Chapter 7

marketing strategy
O. C. Ferrell
Michael D. Hartline
Product Strategy
Product Strategy
• Defines what the organization does and why it exists
• Involves creating a product offering that is a bundle of
physical (tangible), service (intangible), and symbolic
(perceptual) attributes designed to satisfy customer’s
needs and wants
• Strives to overcome commoditization
Types of Products
in Consumer Markets
Convenience Products
Shopping Products
Specialty Products
Unsought Products
– Products of which consumers are unaware
– Products of which consumers did not consider
purchasing until a sudden need or emergency arises
Types of Products
in Business Markets
Raw Materials
Component Parts
Process Materials
MRO Supplies
Accessory Equipment
Business Services
The Product Portfolio
• Consists of Product Lines and Mixes
– Product Line – closely related product offerings
– Product Mix or Portfolio – total group of products
offered by the firm
• Strategic Decisions
– Variety – number of product lines offered
– Assortment – depth of each product line
Proctor & Gamble’s Portfolio
of House and Home Products
Exhibit 7.2
Potential Benefits of
Wide Variety & Deep Assortment
Economies of Scale
Package Uniformity
Sales and Distribution Efficiency
Equivalent Quality Beliefs
Discussion Question
• Consider the number of products available in the
U.S. consumer market. In virtually every product
category, consumers have many options to fulfill
their needs. Are all of these options really
necessary? Is having this many choices a good
thing for consumers? Why or why not? Is it a
good thing for marketers and retailers that have to
support and carry all of these product choices?
Why or why not?
Challenges of Service Products
Balancing supply (capacity) with demand
Time and place dependency of demand
Difficulty of evaluating service quality prior to purchase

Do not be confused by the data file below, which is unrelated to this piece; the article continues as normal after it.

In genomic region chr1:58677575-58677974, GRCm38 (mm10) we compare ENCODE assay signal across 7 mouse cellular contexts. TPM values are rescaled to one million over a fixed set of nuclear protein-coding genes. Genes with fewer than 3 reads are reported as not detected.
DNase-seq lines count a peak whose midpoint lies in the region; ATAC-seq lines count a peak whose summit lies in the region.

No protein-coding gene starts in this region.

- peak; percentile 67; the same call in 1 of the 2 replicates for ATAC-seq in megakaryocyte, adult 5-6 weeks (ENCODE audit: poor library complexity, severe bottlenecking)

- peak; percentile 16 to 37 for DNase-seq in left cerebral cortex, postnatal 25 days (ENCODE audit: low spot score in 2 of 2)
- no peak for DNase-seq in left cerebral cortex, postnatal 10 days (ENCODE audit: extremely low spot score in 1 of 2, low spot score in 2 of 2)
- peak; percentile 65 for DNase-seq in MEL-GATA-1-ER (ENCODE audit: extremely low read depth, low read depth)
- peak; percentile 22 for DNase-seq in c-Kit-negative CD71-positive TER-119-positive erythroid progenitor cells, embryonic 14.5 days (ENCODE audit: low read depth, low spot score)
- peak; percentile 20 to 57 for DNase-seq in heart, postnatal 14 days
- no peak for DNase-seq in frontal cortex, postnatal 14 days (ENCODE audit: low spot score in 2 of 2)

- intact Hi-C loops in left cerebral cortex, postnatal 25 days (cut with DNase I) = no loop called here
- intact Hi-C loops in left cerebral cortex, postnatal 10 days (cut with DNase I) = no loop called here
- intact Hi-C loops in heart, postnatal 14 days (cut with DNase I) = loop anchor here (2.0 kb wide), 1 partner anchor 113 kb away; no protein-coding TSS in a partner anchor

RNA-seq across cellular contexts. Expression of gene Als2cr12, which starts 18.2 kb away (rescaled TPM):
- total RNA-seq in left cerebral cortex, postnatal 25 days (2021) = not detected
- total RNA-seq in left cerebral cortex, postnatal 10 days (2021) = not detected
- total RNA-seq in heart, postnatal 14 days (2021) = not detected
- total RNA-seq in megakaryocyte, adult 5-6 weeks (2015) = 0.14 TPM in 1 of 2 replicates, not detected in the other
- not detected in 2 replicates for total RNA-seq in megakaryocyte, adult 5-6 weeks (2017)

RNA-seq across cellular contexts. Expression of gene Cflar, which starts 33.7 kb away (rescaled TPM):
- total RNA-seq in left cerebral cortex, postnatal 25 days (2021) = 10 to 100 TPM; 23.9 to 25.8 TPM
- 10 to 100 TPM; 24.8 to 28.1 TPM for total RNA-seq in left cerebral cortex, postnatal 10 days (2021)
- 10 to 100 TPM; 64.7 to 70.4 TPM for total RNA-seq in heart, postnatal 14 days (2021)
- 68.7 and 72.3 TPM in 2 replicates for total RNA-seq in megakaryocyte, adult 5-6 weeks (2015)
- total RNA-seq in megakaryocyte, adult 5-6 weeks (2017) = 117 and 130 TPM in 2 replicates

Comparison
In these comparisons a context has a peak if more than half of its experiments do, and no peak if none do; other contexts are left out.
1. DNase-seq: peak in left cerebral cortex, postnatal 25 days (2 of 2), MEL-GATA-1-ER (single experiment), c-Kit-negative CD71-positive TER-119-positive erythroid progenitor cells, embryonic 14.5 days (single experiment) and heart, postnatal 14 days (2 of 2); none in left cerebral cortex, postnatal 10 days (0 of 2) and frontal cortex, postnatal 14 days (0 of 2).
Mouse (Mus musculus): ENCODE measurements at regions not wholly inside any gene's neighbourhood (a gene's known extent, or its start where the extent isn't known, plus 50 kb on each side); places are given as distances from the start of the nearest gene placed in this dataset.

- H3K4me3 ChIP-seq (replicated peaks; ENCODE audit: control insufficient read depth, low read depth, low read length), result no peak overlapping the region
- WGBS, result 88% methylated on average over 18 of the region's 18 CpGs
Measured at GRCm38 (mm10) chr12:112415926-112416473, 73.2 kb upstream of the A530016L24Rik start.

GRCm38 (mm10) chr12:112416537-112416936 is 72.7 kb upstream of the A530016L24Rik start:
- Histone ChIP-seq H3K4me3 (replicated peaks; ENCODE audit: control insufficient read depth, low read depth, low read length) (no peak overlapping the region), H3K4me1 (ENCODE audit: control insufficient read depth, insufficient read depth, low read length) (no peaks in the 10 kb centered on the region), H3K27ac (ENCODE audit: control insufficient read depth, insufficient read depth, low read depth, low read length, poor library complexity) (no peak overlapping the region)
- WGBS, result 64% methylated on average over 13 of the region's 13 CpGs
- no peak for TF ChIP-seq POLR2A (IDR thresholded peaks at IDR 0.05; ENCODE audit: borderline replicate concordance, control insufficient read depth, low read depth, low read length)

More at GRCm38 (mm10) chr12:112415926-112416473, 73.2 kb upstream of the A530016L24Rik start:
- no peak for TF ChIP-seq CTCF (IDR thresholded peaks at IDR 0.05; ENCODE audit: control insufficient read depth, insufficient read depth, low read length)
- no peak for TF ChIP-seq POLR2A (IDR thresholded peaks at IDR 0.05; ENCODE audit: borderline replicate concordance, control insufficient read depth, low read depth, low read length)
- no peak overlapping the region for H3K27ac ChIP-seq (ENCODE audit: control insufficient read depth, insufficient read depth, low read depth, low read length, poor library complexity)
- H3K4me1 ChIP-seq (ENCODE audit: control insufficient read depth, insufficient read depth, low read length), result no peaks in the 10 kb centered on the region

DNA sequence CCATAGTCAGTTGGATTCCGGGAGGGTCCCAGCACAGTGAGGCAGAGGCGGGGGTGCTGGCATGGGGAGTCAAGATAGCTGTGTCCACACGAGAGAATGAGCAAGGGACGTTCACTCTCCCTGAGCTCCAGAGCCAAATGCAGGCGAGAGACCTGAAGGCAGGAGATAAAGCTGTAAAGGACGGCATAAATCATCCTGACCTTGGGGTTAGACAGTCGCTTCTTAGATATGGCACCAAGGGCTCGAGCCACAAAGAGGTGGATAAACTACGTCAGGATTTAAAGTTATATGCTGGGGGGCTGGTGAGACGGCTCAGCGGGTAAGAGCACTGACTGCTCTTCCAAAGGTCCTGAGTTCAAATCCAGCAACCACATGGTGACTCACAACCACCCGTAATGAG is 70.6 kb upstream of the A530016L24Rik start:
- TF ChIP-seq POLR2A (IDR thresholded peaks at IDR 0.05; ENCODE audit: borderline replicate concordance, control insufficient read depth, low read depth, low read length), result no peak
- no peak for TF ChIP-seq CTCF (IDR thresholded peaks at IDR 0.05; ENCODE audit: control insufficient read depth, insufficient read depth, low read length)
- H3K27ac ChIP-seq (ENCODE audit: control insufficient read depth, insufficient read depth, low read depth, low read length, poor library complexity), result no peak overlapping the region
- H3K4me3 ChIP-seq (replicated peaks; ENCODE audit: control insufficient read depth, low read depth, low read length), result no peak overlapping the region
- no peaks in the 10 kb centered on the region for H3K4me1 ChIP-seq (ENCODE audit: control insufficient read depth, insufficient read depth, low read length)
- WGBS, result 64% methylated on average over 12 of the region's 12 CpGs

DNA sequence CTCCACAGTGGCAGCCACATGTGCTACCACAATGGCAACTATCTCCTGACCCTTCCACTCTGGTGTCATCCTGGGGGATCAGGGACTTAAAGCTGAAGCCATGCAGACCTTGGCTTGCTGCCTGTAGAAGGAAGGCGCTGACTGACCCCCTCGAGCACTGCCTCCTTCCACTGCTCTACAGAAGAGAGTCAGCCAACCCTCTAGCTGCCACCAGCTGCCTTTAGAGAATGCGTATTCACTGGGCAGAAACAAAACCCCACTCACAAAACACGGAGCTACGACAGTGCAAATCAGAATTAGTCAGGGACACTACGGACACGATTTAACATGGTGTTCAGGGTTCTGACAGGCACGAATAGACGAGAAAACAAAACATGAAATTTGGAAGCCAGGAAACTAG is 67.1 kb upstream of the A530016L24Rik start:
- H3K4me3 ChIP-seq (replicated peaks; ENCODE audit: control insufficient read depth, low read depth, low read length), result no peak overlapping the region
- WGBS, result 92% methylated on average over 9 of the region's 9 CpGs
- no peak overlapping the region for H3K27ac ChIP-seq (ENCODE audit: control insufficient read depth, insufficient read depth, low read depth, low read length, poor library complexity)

Inconsistency of service quality
Difficulty in tying offerings to customer needs (i.e., the
need is not always apparent to customers)
Unique Characteristics of Services
Simultaneous Production and Consumption
Client-Based Relationships
From Exhibit 7.3
Discussion Question
• Given the unique characteristics of services, what
potential ethical issues could arise in service
marketing and delivery? How can a service
marketer prevent ethical challenges and convey a
sense of trust to the consumer?
New Product Development
• A vital part of a firm’s effort to sustain growth and
• Depends on the firm’s ability to create a differential
advantage for the new product
• Customer perception of newness is critical
Six Strategic Options
for Newness of Products
1. New-to-the-world products (discontinuous
2. New product lines
3. Product line extensions
4. Improvements or revisions of existing products
5. Repositioning
6. Cost reductions
New Product Development Process
Idea Generation
Screening and Evaluation
Test Marketing
Branding Strategy
• Involves selecting the right combination of name,
symbol, term, or design that identifies a product
• Brands have two parts:
– Brand name – words, letters, and numbers
– Brand mark – symbols, figures, or a design
• Critical to product identification and the key factor in
differentiating a product from its competition
• Makes it easier for customers to find and buy products
• Firms must protect brand names and brand marks from
trademark infringement by other firms
Strategic Issues
in Branding Strategy
• Manufacturer vs. Private-Label Brands
– Private-label brands are more profitable for the retailer
– Manufacturer brands have built-in demand
• Brand Loyalty
– Positive attitude toward a brand that results in a consistent
preference for that brand. Three levels:
• Brand recognition  Brand preference  Brand insistence
• Brand Equity
– The value of a brand associated with its marketplace position
• Brand Alliances
– Strategies that involve close relationships with other firms
(e.g., cobranding, brand licensing)
Advantages of Branding
Exhibit 7.4
The World’s Twenty Five
Most Valuable Brands
Exhibit 7.5
Discussion Question
• Consider the notion that a truly effective brand is
one that succinctly captures the product offering
in a way that answers a question in the customer’s
mind. Now consider these brands (or choose
your own): Coca-Cola, Disney, Marlboro,
American Express, and Ford. What questions do
these brands answer? Why are these effective
Packaging and Labeling
• Often goes hand-in-hand in developing a product, its
benefits, its differentiation, and its image